Page last updated at 01:25 GMT, Sunday, 31 January 2010

'I didn't realise I was at risk from bleeding disorder'

By Jane Elliott
Health reporter, BBC News

Victoria Maxwell
Victoria needed a hysterectomy at 26

As a child Victoria Maxwell bruised badly and had terrible nosebleeds.

But it was when she started her periods that her problems really began.

Each period was heavy and uncomfortable and Victoria felt wretched and embarrassed.

"It became diabolical," said the 62-year-old from Kent.

"I used to haemorrhage most of the month and only have three or four days that I was not bleeding."

Doctors were largely unsympathetic and Victoria was left believing that heavy periods were a burden she would just have to bear.

"I kept on having to go into hospital to have a dilation and curettage (scraping of the lining of the uterus). I had about 10 of those," she said.

"The specialist said I had a womb like a kettle that kept furring up, and that my husband and I should think of having a family before the situation got worse.

"He thought that by the time I was 30 I would have to have a hysterectomy."

In fact Victoria was only 26 when she had the operation, following the birth of her two children.

Doctors said she would need to be in hospital for a matter of days, but her bleeding was so heavy after the operation that she needed to stay there for months.

'Back seat'

Finally, when she was in her forties, doctors diagnosed her with the bleeding disorder von Willebrand's disease, but not without several life-threatening situations along the way.

One of the most common bleeding disorders in women
There are about 5,000 people with von Willebrand's (VWD) identified in the UK, but more may be as yet undiagnosed, since the disorder is believed to affect 1% of the population
There are several types of VWD, all of which are inherited

Dr Bella Madan, consultant haematologist at Guy's and St Thomas' hospitals in London, where Victoria is now treated, said she fears many women are not getting the care they need.

She said that many people wrongly assumed that only men are affected by bleeding disorders and that women tend to be "given a back seat".

Dr Madan added that ignorance could be putting lives at risk.

"But von Willebrand's disease is the commonest bleeding disorder worldwide and it is equally common among men and women, although women tend to be more symptomatic," she said.

"This is because they face the challenges of periods and child birth.

"Victoria nearly lost her life several times but she only has the mild form of the disease."

Life risk

Dr Madan said she believed many women with the disease were going undiagnosed.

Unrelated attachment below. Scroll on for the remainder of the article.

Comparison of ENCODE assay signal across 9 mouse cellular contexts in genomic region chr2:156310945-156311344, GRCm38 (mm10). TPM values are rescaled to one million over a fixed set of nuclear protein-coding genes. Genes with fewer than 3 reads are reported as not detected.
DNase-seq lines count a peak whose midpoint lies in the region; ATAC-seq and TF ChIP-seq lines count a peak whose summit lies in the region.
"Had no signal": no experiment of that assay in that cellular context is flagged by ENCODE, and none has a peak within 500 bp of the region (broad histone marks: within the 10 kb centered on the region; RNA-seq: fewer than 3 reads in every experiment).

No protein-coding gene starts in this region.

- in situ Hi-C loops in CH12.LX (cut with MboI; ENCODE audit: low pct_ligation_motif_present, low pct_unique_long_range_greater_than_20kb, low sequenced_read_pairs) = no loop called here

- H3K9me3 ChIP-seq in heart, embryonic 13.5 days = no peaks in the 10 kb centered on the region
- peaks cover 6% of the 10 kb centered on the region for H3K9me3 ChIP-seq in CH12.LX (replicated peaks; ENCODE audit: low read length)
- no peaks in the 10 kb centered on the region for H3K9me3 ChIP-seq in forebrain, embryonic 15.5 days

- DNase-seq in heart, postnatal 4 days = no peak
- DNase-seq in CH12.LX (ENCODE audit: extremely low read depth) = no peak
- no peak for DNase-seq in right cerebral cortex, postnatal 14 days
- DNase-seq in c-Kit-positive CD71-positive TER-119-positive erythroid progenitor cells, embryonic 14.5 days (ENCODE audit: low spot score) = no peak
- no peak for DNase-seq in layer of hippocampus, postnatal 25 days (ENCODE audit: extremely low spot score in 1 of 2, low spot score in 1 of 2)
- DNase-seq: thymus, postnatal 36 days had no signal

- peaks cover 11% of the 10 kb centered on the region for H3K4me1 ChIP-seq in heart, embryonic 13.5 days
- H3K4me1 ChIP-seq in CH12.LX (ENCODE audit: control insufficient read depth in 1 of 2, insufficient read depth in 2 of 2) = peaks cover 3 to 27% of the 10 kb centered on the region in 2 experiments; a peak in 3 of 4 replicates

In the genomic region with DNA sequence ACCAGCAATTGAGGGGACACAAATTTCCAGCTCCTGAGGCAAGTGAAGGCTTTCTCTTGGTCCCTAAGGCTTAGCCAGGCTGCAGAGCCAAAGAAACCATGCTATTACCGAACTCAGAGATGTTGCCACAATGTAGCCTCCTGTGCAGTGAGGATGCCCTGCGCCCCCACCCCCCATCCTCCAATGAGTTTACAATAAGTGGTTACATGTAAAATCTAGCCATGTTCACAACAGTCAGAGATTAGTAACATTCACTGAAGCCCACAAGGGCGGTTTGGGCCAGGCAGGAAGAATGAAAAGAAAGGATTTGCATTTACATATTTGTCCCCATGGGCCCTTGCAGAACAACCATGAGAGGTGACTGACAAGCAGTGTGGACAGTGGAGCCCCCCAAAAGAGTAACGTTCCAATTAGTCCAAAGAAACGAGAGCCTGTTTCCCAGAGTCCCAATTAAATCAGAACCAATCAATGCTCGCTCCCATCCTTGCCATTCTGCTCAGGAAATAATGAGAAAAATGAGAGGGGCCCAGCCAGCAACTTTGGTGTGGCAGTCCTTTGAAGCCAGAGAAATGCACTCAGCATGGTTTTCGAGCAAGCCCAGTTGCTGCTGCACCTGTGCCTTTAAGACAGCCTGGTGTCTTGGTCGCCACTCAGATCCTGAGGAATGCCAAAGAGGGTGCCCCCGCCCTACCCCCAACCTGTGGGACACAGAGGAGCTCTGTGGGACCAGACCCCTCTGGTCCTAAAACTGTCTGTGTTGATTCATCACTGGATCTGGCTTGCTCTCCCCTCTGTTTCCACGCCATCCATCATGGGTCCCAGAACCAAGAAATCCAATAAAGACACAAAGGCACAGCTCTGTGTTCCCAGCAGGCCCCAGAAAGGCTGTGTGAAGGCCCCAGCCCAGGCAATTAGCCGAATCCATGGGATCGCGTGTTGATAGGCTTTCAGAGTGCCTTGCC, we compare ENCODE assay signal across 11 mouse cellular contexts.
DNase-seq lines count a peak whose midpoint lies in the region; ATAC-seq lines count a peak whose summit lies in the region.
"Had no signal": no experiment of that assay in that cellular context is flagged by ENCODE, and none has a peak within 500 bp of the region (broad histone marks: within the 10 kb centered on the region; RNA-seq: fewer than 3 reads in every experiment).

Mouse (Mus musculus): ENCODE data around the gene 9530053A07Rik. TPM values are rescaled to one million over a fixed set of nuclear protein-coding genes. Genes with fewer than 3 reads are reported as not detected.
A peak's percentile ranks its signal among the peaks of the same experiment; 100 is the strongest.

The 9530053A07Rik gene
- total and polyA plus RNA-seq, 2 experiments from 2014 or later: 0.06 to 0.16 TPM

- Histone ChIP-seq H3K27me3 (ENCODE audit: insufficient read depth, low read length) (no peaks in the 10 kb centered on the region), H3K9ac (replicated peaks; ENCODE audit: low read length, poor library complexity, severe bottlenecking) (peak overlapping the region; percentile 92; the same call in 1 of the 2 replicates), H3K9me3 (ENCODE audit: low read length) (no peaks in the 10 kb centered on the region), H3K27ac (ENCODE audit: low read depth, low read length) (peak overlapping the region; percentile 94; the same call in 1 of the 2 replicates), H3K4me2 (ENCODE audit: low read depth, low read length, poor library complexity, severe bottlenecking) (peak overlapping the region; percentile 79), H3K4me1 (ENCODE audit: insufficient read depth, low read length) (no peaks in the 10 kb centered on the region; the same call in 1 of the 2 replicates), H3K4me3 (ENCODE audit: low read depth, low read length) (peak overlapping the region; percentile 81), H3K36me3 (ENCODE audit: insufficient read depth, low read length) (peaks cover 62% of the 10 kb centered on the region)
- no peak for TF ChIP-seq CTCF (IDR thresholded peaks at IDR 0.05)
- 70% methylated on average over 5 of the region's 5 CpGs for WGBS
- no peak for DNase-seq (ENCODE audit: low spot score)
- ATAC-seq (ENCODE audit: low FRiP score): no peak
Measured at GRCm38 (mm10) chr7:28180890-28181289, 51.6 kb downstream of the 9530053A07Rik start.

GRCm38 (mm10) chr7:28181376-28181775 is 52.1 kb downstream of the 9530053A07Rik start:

"The blood loss, even in mild cases, can be bad enough after operations or severe nosebleeds to warrant blood transfusion. Mild forms of the disease are harder to diagnose than the more severe forms," she said.

"In one severe case a girl died with her second period because the bleeding could not be controlled.

"I have a feeling we are missing a high number of patients whose blood disorder is just being put down to heavy periods. Not only are women having to put up with the misery and embarrassment, but also their lives could be put at risk.

"We want to raise the awareness of bleeding disorders and to change the mindset and thinking."

In an effort to do this, Guy's and St Thomas' hospitals have opened two specialist clinics for women with bleeding disorders and gynaecological and obstetric problems.

Demand has been so great that the gynaecology clinic has this month gone weekly.

Victoria said she certainly felt that initially doctors had not taken her seriously.

"When I was young I used to wonder if I was going mad," she said.

"When I was first diagnosed I was told it was as rare as chicken with teeth. Now it is more known about, but still when I go into A and E I come across doctors who do not know about it.

"There needs to be more publicity.

"My mother thought of it as the curse. She just thought I had heavy periods and when it got too bad she would cart me off for another op.

"Had I met the right specialist, I might not have had a hysterectomy, and my second husband and I could have had a child together maybe.

"It is a huge relief and now if I have an operation I know it does take longer but I am not so frightened."

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